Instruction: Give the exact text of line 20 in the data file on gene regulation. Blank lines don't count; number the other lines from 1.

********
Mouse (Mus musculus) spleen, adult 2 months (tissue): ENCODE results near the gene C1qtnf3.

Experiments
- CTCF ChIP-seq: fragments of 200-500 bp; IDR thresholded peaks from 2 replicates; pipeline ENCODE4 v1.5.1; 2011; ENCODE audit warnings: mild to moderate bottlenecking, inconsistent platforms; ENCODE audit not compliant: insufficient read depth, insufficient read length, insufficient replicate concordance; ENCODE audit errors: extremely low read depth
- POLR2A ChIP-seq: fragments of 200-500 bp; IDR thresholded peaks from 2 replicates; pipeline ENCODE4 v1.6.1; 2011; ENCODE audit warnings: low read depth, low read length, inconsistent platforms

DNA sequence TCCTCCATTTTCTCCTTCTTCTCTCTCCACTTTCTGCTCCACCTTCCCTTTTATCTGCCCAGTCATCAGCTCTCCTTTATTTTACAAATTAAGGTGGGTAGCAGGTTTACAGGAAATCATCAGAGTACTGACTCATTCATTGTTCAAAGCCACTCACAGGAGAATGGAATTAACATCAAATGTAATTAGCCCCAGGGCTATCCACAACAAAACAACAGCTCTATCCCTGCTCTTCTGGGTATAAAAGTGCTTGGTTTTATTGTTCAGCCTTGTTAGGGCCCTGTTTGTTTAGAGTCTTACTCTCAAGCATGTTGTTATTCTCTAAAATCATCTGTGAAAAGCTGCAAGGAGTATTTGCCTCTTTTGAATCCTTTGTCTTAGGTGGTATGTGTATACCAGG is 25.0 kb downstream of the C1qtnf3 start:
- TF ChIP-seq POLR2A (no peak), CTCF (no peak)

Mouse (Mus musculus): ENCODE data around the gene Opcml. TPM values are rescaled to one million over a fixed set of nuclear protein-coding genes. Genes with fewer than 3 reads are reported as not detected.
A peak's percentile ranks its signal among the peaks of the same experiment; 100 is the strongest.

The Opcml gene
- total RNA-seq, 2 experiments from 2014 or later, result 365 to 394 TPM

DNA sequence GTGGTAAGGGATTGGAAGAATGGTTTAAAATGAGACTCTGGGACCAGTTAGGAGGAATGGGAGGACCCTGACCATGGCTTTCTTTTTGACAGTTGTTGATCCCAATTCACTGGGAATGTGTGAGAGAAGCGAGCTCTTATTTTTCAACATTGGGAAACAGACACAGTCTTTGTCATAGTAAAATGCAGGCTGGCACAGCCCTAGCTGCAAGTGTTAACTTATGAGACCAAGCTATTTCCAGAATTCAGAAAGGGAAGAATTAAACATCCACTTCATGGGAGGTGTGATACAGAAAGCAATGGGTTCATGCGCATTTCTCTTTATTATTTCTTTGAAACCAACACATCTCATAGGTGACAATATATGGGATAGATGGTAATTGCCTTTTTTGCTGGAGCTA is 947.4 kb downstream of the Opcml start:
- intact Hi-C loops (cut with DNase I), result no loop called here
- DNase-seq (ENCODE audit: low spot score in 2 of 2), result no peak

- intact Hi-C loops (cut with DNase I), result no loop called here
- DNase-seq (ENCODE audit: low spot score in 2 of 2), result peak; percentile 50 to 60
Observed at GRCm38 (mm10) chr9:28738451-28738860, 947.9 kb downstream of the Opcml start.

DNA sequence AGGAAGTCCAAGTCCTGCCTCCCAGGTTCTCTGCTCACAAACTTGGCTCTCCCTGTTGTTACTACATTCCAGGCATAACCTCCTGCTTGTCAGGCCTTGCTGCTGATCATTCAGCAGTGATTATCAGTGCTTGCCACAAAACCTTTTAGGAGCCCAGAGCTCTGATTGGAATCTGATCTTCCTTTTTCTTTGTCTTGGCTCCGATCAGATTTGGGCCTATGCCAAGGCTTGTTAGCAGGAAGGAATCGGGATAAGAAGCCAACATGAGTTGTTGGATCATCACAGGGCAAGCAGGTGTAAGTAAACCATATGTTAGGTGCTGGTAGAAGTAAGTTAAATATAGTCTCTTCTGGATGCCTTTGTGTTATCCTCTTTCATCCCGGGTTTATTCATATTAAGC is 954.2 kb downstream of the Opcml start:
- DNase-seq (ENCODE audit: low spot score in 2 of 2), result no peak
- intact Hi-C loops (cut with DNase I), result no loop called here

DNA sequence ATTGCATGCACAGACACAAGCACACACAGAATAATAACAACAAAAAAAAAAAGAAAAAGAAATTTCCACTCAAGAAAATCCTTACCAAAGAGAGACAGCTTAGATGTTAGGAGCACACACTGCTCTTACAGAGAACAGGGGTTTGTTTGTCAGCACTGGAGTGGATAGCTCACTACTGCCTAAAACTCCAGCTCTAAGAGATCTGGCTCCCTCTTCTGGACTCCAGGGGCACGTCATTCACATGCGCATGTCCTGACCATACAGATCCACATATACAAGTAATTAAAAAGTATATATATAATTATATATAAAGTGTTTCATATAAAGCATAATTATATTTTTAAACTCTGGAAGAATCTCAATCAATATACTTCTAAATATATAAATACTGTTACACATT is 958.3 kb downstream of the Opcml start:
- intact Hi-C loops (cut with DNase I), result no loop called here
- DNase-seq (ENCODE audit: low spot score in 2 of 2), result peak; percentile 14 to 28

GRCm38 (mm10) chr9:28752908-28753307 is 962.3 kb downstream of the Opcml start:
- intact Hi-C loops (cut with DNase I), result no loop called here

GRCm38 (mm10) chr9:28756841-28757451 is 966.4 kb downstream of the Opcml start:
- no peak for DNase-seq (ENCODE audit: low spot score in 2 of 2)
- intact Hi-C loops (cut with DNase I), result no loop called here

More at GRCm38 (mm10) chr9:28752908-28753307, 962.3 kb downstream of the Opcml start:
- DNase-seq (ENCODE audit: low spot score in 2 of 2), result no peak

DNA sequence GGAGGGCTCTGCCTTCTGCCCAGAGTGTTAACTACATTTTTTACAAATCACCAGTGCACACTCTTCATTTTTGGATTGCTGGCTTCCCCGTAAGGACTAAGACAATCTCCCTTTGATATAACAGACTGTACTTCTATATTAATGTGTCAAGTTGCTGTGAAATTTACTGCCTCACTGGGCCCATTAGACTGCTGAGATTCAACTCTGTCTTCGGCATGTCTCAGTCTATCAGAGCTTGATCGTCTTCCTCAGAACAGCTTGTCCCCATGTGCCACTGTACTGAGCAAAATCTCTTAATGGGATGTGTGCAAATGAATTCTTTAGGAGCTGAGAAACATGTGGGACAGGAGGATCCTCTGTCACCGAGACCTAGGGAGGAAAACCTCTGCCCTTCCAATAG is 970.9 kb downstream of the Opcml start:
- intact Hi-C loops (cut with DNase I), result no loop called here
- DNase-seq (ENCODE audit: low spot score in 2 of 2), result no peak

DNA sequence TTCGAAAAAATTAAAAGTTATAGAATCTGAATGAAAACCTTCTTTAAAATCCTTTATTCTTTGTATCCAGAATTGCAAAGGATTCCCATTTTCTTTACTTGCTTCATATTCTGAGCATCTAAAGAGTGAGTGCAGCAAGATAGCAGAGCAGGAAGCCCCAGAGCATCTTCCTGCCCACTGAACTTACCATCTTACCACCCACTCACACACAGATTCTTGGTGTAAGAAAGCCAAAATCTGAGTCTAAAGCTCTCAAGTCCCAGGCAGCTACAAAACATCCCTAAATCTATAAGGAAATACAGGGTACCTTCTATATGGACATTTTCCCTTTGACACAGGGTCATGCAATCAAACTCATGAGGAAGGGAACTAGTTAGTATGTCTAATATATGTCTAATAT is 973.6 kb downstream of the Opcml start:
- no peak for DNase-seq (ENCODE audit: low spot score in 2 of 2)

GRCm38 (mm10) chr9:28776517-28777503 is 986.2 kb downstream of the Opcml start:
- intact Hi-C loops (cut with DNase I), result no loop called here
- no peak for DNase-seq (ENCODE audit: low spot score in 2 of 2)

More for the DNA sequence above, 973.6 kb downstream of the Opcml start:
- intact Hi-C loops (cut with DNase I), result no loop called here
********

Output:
DNA sequence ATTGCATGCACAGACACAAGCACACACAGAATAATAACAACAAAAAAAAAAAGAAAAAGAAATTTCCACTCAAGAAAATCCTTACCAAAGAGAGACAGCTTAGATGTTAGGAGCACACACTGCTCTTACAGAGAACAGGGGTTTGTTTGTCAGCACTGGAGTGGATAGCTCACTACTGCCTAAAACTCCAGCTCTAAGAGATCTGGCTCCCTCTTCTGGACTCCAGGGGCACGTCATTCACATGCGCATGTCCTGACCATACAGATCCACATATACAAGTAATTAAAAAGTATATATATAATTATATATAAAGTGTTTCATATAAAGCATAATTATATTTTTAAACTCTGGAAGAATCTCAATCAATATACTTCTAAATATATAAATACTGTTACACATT is 958.3 kb downstream of the Opcml start: